WP Lookout is no longer available as of August 1st, 2022.
The information on this page is likely out of date. Read the announcement.
Support for detecting and notifying about WordPress.org plugin closures
WP Lookout will now try to detect and notify you when a WordPress.org plugin has been marked as “closed” in the plugin directory. This feature is available to all WP Lookout users; sign up for a free account if you don’t already have one.
The closure of a plugin can happen for a wide variety of reasons — author request, abandonment, plugin guideline violations, security issues — and can be temporary or permanent. When a plugin is marked as closed, it is removed from directory search results (i.e. it can’t easily be found to install on new sites), can no longer be downloaded (but is sometimes still available via Trac) and depending on the reason, may not receive further updates.
It’s important to know if a plugin you and your sites depend on has been marked as closed because it may indicate the need to look for alternatives. Even if the closure is temporary, you will want to understand if the reason for the closure might be a concern for your future use of the plugin, if and when it is reopened.
Sometimes the plugin’s author or the folks who support the plugin directory will explain the details of a closure in a support forum thread or changelog entry, but sometimes the specifics are not shared.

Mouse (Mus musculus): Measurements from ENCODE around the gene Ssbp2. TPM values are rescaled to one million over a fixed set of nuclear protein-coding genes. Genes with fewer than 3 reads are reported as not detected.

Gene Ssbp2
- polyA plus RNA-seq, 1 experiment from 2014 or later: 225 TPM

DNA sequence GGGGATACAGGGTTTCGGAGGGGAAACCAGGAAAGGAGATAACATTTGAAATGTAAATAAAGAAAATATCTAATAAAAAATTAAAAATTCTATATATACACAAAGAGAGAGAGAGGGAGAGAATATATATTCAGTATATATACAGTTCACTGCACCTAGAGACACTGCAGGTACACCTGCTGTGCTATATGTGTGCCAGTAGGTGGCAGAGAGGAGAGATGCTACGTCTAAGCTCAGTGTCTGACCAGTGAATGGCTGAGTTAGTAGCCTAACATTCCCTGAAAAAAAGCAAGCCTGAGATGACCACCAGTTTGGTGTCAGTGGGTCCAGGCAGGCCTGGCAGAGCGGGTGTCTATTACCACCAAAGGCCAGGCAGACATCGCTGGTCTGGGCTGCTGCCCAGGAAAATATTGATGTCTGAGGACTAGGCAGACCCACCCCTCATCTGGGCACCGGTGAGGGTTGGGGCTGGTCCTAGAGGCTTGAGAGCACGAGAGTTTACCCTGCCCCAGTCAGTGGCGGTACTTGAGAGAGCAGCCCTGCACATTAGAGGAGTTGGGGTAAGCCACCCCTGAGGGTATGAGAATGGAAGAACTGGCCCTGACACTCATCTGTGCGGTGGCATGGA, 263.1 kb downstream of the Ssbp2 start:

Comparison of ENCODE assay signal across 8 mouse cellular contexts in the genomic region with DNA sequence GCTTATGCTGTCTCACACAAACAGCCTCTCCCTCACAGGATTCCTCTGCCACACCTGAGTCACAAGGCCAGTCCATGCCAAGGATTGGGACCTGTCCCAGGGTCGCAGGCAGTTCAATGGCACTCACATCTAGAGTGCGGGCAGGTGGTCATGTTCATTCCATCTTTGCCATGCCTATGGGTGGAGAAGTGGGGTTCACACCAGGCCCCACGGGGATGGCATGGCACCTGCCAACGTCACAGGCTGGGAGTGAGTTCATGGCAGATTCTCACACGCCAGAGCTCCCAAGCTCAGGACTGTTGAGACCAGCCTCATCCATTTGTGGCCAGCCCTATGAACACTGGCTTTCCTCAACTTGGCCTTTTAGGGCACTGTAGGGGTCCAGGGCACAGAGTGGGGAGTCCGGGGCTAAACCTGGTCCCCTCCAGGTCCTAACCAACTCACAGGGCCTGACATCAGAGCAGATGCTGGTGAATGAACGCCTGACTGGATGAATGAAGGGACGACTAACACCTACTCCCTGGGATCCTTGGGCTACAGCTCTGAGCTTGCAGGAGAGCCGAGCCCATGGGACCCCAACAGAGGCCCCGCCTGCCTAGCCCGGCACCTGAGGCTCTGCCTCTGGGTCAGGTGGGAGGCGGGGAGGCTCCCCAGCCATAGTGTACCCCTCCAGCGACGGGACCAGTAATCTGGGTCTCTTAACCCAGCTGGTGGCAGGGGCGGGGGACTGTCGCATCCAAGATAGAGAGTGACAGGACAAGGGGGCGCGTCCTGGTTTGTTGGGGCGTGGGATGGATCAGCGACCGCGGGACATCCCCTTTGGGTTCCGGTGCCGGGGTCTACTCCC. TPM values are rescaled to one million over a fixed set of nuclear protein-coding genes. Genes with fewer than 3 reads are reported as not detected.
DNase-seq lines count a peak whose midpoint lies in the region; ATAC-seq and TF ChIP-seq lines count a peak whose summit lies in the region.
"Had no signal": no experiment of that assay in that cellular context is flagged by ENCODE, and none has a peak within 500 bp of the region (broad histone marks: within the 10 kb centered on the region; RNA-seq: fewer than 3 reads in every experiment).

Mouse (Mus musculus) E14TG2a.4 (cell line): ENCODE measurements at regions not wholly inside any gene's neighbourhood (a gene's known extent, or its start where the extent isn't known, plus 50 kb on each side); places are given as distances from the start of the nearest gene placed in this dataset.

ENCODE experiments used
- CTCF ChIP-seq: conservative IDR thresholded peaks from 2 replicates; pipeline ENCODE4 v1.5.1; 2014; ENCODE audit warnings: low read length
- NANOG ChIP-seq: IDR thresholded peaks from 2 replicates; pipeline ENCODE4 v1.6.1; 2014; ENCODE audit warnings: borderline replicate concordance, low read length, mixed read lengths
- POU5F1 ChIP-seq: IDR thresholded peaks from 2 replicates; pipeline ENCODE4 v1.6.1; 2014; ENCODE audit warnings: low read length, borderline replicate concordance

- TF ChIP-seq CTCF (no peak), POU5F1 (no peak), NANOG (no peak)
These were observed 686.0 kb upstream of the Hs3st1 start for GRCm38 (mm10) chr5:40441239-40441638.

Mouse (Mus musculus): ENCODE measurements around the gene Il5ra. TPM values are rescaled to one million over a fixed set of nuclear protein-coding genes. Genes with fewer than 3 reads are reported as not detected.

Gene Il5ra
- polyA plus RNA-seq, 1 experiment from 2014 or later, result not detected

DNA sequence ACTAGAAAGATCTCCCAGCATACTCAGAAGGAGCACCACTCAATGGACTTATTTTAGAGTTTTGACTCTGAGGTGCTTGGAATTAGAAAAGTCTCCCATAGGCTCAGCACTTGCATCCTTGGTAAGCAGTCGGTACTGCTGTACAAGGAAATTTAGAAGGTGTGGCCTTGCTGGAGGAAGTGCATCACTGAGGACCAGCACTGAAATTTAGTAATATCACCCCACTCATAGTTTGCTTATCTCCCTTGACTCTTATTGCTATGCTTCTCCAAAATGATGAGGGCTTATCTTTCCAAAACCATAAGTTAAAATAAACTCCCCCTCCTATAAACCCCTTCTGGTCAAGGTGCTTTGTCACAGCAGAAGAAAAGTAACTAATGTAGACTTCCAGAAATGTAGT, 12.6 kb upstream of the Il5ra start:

When a plugin is closed the plugin page typically displays a message that looks like this:
The WordPress.org directory does not send out any notifications to users of a closed plugin, and there may not be any obvious indicator of the change on an individual WordPress site’s wp-admin where the plugin is in use — it just won’t have any further updated versions available.
With WP Lookout’s closure detection, a new tracking event will be created for the plugin. Here’s what it looks like in the “latest activity” view within your WP Lookout account:
If your account is configured to use immediate notifications via email, Slack or custom webhook, we’ll also notify you of the change.
After a plugin is marked as closed, we will stop regular monitoring for new versions or other updates to that plugin. If the closure is temporary, once per day WP Lookout will look to see if the plugin has been re-opened, and notify you accordingly if it has. Then, regular checks for new updates will resume.
If the closure is permanent, WP Lookout will eventually mark the plugin as inactive and remove it from your list of trackers.
The WordPress.org plugins team regularly improves their handling of plugins that need to be closed for whatever reason, so the specifics of our closure detection may change along the way too. We’ll update this post as needed in the future.